Indan Journal of Medical Research Indan Journal of Medical Research Indan Journal of Medical Research Indan Journal of Medical Research
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Year : 2009  |  Volume : 130  |  Issue : 5  |  Page : 646-650

Growth & development of Indian children adopted in Sweden

Department of Women's & Children's Health, Uppsala University, Uppsala, Sweden

Correspondence Address:
Lemm A Proos
Department of Women's & Children's Health, Uppsala University, Uppsala, Sweden

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Source of Support: None, Conflict of Interest: None

PMID: 20099404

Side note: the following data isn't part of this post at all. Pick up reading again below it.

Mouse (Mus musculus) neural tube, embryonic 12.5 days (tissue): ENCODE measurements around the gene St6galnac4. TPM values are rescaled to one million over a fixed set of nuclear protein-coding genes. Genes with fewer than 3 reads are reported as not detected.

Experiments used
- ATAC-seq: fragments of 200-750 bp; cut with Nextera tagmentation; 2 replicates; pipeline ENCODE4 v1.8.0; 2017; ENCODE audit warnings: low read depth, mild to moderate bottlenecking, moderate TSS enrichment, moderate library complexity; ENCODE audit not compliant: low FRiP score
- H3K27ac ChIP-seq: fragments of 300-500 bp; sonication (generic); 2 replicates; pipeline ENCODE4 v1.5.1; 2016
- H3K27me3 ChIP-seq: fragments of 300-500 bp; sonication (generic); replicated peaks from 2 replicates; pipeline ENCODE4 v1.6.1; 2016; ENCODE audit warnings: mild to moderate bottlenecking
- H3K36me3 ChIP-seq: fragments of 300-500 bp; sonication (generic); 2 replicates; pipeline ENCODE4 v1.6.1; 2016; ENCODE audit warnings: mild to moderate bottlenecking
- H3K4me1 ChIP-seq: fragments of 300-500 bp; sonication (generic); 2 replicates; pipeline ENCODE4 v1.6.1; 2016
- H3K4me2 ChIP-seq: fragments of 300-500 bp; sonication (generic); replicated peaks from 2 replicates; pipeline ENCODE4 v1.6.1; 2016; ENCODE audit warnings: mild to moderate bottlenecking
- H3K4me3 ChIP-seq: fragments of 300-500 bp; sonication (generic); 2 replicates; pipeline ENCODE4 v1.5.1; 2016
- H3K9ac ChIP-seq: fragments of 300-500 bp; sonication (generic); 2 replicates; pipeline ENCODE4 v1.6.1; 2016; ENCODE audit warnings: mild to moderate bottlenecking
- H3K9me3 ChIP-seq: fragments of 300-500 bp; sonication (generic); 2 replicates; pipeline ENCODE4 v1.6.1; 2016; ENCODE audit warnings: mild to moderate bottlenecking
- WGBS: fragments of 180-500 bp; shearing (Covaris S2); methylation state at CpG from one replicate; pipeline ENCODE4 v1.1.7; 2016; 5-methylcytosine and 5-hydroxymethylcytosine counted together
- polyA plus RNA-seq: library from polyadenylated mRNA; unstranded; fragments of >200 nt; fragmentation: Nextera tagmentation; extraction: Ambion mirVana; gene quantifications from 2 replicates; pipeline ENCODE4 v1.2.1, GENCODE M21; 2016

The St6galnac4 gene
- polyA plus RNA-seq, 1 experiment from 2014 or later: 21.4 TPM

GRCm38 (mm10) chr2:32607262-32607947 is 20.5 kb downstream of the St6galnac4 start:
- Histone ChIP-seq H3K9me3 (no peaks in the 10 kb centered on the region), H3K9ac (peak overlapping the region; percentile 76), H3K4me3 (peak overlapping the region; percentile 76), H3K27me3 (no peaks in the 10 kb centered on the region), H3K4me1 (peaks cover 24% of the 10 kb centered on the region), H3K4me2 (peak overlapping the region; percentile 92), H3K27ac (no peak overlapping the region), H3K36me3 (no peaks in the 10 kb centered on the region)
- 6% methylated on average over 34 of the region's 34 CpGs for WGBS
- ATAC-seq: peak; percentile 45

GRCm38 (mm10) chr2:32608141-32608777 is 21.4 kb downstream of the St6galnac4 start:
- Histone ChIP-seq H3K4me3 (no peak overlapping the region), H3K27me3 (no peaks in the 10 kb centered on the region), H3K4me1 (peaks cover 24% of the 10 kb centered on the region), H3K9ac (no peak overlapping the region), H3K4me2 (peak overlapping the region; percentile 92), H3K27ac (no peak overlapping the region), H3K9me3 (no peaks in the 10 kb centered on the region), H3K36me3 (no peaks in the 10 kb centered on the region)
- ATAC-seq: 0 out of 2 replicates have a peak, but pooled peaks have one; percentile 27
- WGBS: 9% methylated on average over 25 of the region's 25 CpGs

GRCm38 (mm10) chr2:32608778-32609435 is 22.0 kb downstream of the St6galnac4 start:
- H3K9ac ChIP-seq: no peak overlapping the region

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More than 6800 children from India have been adopted in Sweden over the last four decades. At arrival many were undernourished and suffered from infectious diseases. Catch-up growth was common. Unexpectedly, cases of early pubertal development were subsequently reported. In order to investigate the growth and development of adopted children more in detail we studied 114 children adopted from India prospectively during two years. The majority were stunted at arrival and caught up in height and weight after two years. Psychomotor retardation and common infections diminished fairly soon. Those that were stunted did not attain the higher catch-up levels of those not stunted at arrival. Low birthweight also limited the degree of catch-up growth. 107 girls were analysed retrospectively in another study. The median menarcheal age was 11.6 yr (range 7.3-14.6 yr) which is significantly earlier than the mean in Swedish and privileged Indian girls (13.0 and 12.4-12.9 yr, respectively). The pubertal linear growth component was normal in duration and magnitude but likewise started 1.5 yr earlier. The final height/age was 154 cm (-1.4 SDS) and the weight/age 46.9 kg (-1.1 SDS) 8 per cent were 145 cm or shorter. Stunting limited catch-up growth and final height. Those that were most stunted at arrival, and had the fastest catch-up growth, had the earliest menarche. Good maternal and child nutrition is necessary for full expression of a child's growth potential. What is lost in growth early in life can only partially be recovered by catch-up growth. Such growth is associated with risk for early pubertal development which abbreviates the childhood growth period and limits final height. The mechanism underlying the early pubertal development, and the optimal management of nutrition rehabilitation after chronic malnutrition, need to be clarified by further studies.

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